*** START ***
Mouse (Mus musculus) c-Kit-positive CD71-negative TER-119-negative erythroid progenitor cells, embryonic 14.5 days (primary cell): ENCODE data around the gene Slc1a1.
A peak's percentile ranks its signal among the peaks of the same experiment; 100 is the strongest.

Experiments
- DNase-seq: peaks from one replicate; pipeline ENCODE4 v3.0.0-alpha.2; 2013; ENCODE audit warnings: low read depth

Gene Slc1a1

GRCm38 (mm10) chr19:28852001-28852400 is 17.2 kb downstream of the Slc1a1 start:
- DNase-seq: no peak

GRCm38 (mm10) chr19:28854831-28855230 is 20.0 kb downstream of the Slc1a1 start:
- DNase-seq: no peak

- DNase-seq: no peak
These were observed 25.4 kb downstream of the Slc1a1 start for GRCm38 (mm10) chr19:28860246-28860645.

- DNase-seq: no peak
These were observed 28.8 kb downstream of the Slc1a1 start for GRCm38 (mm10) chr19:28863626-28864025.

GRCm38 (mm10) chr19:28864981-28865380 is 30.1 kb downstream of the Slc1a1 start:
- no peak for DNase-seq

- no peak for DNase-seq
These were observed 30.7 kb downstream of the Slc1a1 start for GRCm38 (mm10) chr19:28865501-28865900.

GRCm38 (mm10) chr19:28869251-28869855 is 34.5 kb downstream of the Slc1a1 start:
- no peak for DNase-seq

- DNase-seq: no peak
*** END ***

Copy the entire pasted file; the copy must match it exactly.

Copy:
Mouse (Mus musculus) c-Kit-positive CD71-negative TER-119-negative erythroid progenitor cells, embryonic 14.5 days (primary cell): ENCODE data around the gene Slc1a1.
A peak's percentile ranks its signal among the peaks of the same experiment; 100 is the strongest.

Experiments
- DNase-seq: peaks from one replicate; pipeline ENCODE4 v3.0.0-alpha.2; 2013; ENCODE audit warnings: low read depth

Gene Slc1a1

GRCm38 (mm10) chr19:28852001-28852400 is 17.2 kb downstream of the Slc1a1 start:
- DNase-seq: no peak

GRCm38 (mm10) chr19:28854831-28855230 is 20.0 kb downstream of the Slc1a1 start:
- DNase-seq: no peak

- DNase-seq: no peak
These were observed 25.4 kb downstream of the Slc1a1 start for GRCm38 (mm10) chr19:28860246-28860645.

- DNase-seq: no peak
These were observed 28.8 kb downstream of the Slc1a1 start for GRCm38 (mm10) chr19:28863626-28864025.

GRCm38 (mm10) chr19:28864981-28865380 is 30.1 kb downstream of the Slc1a1 start:
- no peak for DNase-seq

- no peak for DNase-seq
These were observed 30.7 kb downstream of the Slc1a1 start for GRCm38 (mm10) chr19:28865501-28865900.

GRCm38 (mm10) chr19:28869251-28869855 is 34.5 kb downstream of the Slc1a1 start:
- no peak for DNase-seq

- DNase-seq: no peak